Riva-Rocci Sphygmomanometer, 1905.
© Science Museum / Science & Society Picture Library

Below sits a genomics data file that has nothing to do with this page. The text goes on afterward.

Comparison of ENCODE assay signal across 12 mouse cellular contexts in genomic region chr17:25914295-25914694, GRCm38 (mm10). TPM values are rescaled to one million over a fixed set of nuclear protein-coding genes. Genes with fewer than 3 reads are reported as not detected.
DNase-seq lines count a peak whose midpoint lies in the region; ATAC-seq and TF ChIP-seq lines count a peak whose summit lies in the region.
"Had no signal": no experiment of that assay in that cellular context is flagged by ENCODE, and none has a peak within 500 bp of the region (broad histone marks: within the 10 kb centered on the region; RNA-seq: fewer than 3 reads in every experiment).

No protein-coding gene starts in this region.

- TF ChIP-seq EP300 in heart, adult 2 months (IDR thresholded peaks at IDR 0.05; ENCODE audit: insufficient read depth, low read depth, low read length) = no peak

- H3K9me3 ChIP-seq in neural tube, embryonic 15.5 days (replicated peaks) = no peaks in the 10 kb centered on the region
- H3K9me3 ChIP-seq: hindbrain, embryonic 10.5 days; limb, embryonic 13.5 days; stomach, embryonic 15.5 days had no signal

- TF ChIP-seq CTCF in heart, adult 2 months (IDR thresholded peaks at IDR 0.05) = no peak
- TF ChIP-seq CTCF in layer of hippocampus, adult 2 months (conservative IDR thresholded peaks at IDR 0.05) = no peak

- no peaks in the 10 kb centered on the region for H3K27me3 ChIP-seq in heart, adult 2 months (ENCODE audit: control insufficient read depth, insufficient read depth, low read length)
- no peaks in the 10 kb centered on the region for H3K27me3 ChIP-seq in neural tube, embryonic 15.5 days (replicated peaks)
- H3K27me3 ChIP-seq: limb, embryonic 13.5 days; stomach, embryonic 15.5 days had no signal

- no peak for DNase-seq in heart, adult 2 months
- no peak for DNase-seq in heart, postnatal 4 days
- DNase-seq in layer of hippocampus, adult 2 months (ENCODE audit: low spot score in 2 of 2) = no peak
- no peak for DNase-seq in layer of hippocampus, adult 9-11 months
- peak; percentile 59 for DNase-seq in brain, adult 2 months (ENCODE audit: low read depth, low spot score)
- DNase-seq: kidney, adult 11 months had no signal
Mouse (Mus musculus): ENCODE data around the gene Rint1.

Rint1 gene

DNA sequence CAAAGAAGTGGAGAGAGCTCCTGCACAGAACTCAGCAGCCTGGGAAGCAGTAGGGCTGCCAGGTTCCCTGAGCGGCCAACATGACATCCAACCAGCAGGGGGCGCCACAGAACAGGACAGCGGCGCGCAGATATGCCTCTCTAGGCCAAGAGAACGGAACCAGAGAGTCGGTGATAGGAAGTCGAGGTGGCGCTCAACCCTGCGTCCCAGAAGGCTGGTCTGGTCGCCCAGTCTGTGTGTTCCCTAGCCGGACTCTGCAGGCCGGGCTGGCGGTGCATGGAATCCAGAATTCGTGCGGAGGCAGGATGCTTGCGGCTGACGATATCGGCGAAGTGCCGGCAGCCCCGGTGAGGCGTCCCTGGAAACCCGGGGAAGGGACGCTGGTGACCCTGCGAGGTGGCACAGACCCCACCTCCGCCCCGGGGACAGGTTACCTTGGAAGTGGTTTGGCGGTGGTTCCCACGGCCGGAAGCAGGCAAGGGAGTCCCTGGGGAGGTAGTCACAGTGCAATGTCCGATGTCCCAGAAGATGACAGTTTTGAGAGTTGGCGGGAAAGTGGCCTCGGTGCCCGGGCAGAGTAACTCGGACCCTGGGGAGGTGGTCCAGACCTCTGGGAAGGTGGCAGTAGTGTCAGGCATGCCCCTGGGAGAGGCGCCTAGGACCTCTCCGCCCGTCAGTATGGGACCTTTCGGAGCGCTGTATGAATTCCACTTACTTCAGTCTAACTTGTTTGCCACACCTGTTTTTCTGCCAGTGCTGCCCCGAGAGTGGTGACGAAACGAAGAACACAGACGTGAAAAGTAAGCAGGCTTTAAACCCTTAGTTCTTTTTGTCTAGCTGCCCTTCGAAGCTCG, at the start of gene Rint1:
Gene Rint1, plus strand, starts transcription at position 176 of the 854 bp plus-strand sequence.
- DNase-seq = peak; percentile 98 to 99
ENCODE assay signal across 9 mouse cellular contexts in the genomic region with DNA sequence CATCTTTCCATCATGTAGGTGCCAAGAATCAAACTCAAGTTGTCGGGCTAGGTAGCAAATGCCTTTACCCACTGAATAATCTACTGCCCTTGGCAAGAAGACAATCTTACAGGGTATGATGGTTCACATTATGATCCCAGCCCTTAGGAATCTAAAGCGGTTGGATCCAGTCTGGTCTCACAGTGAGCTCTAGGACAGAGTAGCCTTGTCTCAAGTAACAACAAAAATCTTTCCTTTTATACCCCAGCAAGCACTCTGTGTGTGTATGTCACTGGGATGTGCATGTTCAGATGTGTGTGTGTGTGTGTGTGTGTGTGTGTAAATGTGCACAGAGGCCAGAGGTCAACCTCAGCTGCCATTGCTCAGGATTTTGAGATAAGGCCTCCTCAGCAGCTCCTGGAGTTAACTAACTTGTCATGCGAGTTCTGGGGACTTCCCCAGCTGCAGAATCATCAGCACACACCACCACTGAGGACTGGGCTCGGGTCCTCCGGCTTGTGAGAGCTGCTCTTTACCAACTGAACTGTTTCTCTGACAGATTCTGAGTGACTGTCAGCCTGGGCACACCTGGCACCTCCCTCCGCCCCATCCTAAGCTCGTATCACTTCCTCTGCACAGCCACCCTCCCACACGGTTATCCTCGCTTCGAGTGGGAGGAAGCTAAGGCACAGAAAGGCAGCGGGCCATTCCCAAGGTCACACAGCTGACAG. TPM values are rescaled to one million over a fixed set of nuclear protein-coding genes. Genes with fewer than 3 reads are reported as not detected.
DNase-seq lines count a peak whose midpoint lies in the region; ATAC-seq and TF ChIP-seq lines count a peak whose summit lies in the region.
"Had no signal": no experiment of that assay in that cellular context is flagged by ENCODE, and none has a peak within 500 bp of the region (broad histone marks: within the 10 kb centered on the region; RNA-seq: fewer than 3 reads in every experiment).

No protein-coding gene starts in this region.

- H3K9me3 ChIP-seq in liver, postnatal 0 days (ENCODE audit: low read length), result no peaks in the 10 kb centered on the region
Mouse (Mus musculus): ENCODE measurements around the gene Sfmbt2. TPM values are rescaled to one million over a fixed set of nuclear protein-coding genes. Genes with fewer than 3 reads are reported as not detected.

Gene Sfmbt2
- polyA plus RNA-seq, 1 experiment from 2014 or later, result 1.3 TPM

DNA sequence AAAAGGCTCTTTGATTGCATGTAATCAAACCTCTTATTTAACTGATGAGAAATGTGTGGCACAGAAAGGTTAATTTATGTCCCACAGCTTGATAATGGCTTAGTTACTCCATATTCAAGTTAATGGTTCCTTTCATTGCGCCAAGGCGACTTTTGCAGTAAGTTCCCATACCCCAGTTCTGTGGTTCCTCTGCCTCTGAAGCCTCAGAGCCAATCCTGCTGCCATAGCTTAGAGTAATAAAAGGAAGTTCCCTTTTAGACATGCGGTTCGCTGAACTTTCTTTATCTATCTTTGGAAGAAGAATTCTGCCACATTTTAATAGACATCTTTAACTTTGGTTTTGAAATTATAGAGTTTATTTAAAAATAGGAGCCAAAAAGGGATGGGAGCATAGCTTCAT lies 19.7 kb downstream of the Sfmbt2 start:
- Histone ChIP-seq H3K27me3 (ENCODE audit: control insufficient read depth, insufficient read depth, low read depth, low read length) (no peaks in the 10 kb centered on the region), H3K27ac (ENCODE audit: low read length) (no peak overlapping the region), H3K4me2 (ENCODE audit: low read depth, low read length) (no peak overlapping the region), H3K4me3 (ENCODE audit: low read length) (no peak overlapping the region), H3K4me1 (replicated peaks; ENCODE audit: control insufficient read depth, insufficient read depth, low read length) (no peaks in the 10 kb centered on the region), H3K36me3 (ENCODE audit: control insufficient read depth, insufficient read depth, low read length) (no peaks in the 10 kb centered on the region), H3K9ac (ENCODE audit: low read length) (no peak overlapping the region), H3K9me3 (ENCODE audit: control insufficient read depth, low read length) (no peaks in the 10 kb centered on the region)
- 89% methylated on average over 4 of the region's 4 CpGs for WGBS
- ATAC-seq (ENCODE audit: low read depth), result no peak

Sphygmomanometer and case made by Hawksley & Son, 83 Wigmore Street, London, modified by Sir Charles Martin, 357 Oxford Street, London. The sphygmomanometer is a device for measuring a patient's blood presure, an indicator of circulatory health. This example incorporates a manometer measuring device, an air-filled rubber bulb and arm cuffs. The Riva-Rocci principle was named after the Italian, Scipione Riva Rocci (1863-1937), who invented the sphygmomanometer upon which modern devices are based, in 1896.